Was the Reformation stillborn?

The priesthood of all believers was one of the major doctrines clarified by the 16th century Reformation. Yet, its impact on Protestant Christianity has not been all that significant.  Some fifty years ago, one theologian argued that this vital doctrine was stillborn—that a very rigid division between the laity and the clergy still exists.

John C. Knapp would agree.  In a recent article in Christianity Today, he argues that there is still a tendency to “elevate an ecclesiastical elite” above other members in the Protestant Church.

Anyone who has spent much time in the church is likely aware of its hierarchy of occupations. At the peak of the pyramid are full-time clergy and missionaries, followed closely by other paid workers in Christian ministry. Their jobs are seen as genuine callings, often validated by special ceremonies and rituals. Just below them in rank are the so-called helping professions—social workers, nurses, and the like—whose work aligns neatly with the church’s ministry priorities. Moving further down the pyramid we find the vast majority of Christians—salespeople, postal workers, accountants, business owners, electricians, corporate executives, lawyers, and countless others who compose most of the body of Christ. Seldom are their jobs described as callings or celebrated by the church.

This “hierarchy of occupations” is reflected in two sermons that John Knapp describes, one by a retired pastor and the other by a freshly ordained seminary graduate.

These two ministers at opposite ends of their careers had the best of intentions, but I doubt if either had ever considered the disastrous consequences—for the church or for individual believers—of a theology that elevates an ecclesiastical elite while subtly devaluing the rest of the body. It is an attitude that betrays a distorted conception of Christian vocation and calling, one that sorts human activities into contrived categories of secular and sacred, suggesting that God is more concerned with church-sponsored work than with Christians being faithful in a thousand other daily contexts.

We should ask ourselves what is being communicated when a church allots time on Sunday morning to commission a short-term mission team for ten days in Mexico, yet does nothing to commission new college graduates for their careers in business or government or education. The crippling and unambiguous message is that ten days of volunteer work are more important to the church—and, by implication, to God—than a Christian’s lifelong occupation.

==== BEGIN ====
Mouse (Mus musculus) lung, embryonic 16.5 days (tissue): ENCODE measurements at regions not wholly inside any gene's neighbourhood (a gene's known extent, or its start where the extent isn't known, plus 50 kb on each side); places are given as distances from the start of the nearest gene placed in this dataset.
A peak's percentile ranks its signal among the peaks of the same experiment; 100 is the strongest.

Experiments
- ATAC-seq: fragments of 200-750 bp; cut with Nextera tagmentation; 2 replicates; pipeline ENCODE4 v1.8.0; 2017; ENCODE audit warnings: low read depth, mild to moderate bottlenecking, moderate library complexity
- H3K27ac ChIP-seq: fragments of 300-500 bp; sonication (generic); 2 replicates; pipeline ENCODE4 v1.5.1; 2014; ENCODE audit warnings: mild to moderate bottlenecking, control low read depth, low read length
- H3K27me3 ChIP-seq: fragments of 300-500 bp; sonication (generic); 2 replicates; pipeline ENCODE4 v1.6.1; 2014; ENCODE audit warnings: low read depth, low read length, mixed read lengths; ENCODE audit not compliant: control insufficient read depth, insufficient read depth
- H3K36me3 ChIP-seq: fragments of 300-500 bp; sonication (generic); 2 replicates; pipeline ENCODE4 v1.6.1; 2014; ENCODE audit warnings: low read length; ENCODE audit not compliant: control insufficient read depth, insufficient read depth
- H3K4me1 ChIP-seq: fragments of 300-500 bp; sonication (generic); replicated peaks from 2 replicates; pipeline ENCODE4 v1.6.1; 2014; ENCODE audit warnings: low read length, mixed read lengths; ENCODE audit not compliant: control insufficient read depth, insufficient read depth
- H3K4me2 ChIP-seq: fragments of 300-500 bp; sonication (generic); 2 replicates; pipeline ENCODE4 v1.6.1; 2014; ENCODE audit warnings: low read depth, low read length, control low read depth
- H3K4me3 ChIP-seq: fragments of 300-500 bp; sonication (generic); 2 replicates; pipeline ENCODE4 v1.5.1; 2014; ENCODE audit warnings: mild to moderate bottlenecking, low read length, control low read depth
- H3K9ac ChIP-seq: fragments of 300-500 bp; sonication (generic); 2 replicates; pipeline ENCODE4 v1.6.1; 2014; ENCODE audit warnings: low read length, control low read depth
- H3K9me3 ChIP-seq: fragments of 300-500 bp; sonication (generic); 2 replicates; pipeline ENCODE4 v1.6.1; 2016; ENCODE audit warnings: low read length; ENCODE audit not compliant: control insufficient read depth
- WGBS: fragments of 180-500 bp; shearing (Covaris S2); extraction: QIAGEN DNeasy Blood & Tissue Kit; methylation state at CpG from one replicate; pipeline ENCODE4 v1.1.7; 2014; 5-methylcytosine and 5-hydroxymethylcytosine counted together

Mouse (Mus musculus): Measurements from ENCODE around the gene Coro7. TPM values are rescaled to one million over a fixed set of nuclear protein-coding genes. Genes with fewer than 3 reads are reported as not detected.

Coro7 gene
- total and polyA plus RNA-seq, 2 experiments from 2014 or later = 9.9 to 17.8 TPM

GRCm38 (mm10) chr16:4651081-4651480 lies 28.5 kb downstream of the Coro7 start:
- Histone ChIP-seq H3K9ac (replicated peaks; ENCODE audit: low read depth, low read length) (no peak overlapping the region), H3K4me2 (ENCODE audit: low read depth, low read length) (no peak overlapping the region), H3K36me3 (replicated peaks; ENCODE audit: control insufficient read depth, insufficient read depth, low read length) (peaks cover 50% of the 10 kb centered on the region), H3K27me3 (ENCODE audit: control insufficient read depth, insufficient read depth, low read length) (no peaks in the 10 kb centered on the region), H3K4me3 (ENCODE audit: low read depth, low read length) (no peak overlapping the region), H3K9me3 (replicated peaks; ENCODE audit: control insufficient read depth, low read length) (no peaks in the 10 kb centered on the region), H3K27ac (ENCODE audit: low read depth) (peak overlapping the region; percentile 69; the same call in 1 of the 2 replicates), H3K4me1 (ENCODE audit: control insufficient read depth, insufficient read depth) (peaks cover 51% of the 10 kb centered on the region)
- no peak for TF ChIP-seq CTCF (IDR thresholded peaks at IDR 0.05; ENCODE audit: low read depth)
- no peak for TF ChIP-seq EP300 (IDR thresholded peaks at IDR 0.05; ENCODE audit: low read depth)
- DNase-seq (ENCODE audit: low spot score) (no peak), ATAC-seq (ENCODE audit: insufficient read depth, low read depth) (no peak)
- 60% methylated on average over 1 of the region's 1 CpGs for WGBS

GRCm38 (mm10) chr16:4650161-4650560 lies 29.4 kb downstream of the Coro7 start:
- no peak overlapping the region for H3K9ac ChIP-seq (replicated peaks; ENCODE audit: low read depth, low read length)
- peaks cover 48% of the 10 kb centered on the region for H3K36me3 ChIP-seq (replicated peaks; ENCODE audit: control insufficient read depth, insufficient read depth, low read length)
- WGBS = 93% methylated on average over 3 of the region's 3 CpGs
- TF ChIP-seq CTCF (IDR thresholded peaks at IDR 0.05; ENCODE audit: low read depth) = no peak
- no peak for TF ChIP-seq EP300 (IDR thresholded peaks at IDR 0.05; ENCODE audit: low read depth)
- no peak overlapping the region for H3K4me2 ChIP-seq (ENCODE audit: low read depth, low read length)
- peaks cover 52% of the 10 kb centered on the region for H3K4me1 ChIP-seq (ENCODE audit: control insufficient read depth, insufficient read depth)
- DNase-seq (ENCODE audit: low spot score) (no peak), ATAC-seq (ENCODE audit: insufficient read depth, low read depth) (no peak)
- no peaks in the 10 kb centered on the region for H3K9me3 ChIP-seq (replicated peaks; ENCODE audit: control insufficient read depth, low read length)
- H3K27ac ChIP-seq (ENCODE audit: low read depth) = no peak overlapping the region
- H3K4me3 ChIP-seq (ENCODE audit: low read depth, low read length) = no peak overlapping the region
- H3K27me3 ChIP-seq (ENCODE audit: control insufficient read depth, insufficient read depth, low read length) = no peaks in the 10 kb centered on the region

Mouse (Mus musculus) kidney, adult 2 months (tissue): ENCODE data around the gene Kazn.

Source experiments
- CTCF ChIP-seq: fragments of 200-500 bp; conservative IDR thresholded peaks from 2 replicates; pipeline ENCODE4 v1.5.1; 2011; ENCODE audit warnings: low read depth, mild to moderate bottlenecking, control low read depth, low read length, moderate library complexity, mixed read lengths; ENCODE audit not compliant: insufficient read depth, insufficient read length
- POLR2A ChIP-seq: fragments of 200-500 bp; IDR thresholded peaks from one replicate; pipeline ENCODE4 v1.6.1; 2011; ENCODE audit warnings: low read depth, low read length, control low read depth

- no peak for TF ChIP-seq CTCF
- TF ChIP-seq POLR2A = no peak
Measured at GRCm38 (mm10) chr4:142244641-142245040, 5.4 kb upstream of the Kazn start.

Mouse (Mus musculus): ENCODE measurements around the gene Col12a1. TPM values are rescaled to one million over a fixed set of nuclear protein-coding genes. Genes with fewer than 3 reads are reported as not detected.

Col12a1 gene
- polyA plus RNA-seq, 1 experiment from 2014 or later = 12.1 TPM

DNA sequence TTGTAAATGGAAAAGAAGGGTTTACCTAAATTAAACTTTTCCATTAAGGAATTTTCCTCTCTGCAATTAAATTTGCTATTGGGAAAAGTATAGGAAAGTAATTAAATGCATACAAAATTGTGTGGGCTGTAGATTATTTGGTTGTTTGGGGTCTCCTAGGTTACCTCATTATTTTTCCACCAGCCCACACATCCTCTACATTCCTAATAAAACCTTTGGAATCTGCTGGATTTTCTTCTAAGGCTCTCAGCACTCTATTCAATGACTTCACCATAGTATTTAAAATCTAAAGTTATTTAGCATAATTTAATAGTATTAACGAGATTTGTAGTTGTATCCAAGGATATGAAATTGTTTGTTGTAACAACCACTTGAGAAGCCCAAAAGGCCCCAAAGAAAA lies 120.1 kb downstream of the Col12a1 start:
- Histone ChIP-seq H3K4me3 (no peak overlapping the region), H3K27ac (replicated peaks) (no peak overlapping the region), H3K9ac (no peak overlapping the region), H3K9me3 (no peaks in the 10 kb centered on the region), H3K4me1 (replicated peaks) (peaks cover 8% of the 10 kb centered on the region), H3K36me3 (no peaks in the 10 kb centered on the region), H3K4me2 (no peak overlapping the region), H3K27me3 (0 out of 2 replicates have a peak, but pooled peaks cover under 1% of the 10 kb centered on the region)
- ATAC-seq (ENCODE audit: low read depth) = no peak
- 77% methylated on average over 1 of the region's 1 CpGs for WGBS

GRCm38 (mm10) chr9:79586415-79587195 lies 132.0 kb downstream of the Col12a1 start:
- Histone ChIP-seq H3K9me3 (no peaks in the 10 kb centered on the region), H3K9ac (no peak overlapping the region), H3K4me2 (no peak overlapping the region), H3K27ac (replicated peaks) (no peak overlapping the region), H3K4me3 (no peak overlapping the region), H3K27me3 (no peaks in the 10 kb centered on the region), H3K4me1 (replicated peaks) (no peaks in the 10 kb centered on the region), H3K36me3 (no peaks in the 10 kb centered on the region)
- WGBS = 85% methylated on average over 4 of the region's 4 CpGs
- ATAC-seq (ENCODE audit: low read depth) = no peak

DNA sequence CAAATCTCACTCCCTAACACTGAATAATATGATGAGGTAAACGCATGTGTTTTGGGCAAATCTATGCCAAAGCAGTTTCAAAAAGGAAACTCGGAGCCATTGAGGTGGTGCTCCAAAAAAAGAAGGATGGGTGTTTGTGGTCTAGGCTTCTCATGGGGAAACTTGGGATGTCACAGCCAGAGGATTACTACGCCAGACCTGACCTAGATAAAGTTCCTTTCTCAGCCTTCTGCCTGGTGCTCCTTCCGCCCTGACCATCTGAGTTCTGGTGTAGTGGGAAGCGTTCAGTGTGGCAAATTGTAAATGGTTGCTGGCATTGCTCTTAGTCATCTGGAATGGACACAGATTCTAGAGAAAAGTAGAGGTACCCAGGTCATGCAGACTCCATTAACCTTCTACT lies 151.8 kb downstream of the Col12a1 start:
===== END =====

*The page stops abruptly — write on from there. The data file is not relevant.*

Rather than preparing Christians for the “transformative work they must do in the world,” the church functions as a retreat or a refuge, focusing exclusively on the personal lives of those in attendance.

The church’s preoccupation with the private sphere of life is evident in many ways. Think of the litany of illnesses, deaths, and births in church newsletters and Sunday-morning prayers, reminding us weekly of what must surely matter most to God.

Quite often, the people in the pew feel the absence of concern about their daily work. Knapp points out that many of the folks interviewed in his research “shared a perception that the church is unconcerned about their lives in the public sphere:”

  • “The church rarely addresses [work-related] issues. It seems to be more directed toward individual relationships with Christ.”
  • “I do not think it is an interest of the church to help one resolve work problems.”
  • “Family issues, drug and alcohol problems, crises of faith are concerns for my pastor. … It is hard for me to waste the time of one faced with life issues on a personal business issue. I’ve never heard anything to the contrary at any event I have attended at my church.”
  • “Pastors are too busy taking care of the sick and dying to get involved in people’s work whims and troubles.”

John Knapp concludes with a series of questions that could—or better, should—serve to guide church leaders in addressing this vital area of discipleship.

  • With active church members spending less than 2 percent of their waking hours at church, how much time is devoted to equipping them for their own public ministries?
  • Is faith only of value when healing is needed?
  • Is it not [also] essential to living our daily lives as instruments of God’s healing power in the world?

Can the contemporary church recover the doctrine of the priesthood of all believers? Can we do so in a way that enables our faith to inform our daily labors? Indeed, can we do so in a way that prepares Christians for the “transformative work they must do in the world.”

 

John C. Knapp’s article in Christianity Today,Business Is the Church’s Business,” is an excerpt from his book, How the Church Fails Businesspeople (And What Can Be Done About It), Eerdmans, December 2011.

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